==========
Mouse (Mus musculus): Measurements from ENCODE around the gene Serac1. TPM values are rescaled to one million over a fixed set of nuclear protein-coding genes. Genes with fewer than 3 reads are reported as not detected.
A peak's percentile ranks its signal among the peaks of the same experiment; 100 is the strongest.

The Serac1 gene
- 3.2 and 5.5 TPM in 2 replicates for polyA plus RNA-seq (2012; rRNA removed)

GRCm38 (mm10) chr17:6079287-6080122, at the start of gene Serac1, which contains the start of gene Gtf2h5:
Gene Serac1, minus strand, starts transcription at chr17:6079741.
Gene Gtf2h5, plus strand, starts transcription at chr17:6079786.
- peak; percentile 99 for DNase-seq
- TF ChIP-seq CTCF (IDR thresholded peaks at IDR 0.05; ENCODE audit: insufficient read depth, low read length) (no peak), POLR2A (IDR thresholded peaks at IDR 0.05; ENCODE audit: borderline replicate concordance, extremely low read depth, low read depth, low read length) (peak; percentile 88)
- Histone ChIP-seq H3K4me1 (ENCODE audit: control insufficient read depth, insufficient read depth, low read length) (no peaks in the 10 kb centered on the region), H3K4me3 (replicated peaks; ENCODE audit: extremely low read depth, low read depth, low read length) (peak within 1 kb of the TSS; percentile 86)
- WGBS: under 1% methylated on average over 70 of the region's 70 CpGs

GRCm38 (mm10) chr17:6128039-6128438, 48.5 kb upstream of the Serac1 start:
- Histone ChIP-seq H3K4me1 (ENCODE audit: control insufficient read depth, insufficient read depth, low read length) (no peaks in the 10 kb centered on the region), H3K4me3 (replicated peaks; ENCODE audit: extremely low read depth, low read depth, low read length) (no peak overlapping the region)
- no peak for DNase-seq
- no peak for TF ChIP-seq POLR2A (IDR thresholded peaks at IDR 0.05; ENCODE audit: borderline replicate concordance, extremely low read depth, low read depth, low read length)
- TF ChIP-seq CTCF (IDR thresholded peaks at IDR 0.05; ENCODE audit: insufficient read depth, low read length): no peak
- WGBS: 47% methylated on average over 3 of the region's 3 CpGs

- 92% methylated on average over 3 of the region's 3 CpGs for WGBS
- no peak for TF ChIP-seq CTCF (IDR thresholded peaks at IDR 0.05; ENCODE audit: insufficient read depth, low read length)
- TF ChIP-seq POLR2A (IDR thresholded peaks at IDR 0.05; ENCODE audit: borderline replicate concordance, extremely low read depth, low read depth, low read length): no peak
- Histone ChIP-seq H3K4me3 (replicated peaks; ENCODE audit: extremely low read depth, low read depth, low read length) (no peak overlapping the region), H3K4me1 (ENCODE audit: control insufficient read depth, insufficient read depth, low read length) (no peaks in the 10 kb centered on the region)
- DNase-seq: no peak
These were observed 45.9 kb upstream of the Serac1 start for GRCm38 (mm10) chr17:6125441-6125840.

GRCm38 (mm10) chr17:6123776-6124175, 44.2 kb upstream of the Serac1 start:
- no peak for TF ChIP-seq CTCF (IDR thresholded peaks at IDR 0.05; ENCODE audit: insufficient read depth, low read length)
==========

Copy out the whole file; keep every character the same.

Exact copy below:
Mouse (Mus musculus): Measurements from ENCODE around the gene Serac1. TPM values are rescaled to one million over a fixed set of nuclear protein-coding genes. Genes with fewer than 3 reads are reported as not detected.
A peak's percentile ranks its signal among the peaks of the same experiment; 100 is the strongest.

The Serac1 gene
- 3.2 and 5.5 TPM in 2 replicates for polyA plus RNA-seq (2012; rRNA removed)

GRCm38 (mm10) chr17:6079287-6080122, at the start of gene Serac1, which contains the start of gene Gtf2h5:
Gene Serac1, minus strand, starts transcription at chr17:6079741.
Gene Gtf2h5, plus strand, starts transcription at chr17:6079786.
- peak; percentile 99 for DNase-seq
- TF ChIP-seq CTCF (IDR thresholded peaks at IDR 0.05; ENCODE audit: insufficient read depth, low read length) (no peak), POLR2A (IDR thresholded peaks at IDR 0.05; ENCODE audit: borderline replicate concordance, extremely low read depth, low read depth, low read length) (peak; percentile 88)
- Histone ChIP-seq H3K4me1 (ENCODE audit: control insufficient read depth, insufficient read depth, low read length) (no peaks in the 10 kb centered on the region), H3K4me3 (replicated peaks; ENCODE audit: extremely low read depth, low read depth, low read length) (peak within 1 kb of the TSS; percentile 86)
- WGBS: under 1% methylated on average over 70 of the region's 70 CpGs

GRCm38 (mm10) chr17:6128039-6128438, 48.5 kb upstream of the Serac1 start:
- Histone ChIP-seq H3K4me1 (ENCODE audit: control insufficient read depth, insufficient read depth, low read length) (no peaks in the 10 kb centered on the region), H3K4me3 (replicated peaks; ENCODE audit: extremely low read depth, low read depth, low read length) (no peak overlapping the region)
- no peak for DNase-seq
- no peak for TF ChIP-seq POLR2A (IDR thresholded peaks at IDR 0.05; ENCODE audit: borderline replicate concordance, extremely low read depth, low read depth, low read length)
- TF ChIP-seq CTCF (IDR thresholded peaks at IDR 0.05; ENCODE audit: insufficient read depth, low read length): no peak
- WGBS: 47% methylated on average over 3 of the region's 3 CpGs

- 92% methylated on average over 3 of the region's 3 CpGs for WGBS
- no peak for TF ChIP-seq CTCF (IDR thresholded peaks at IDR 0.05; ENCODE audit: insufficient read depth, low read length)
- TF ChIP-seq POLR2A (IDR thresholded peaks at IDR 0.05; ENCODE audit: borderline replicate concordance, extremely low read depth, low read depth, low read length): no peak
- Histone ChIP-seq H3K4me3 (replicated peaks; ENCODE audit: extremely low read depth, low read depth, low read length) (no peak overlapping the region), H3K4me1 (ENCODE audit: control insufficient read depth, insufficient read depth, low read length) (no peaks in the 10 kb centered on the region)
- DNase-seq: no peak
These were observed 45.9 kb upstream of the Serac1 start for GRCm38 (mm10) chr17:6125441-6125840.

GRCm38 (mm10) chr17:6123776-6124175, 44.2 kb upstream of the Serac1 start:
- no peak for TF ChIP-seq CTCF (IDR thresholded peaks at IDR 0.05; ENCODE audit: insufficient read depth, low read length)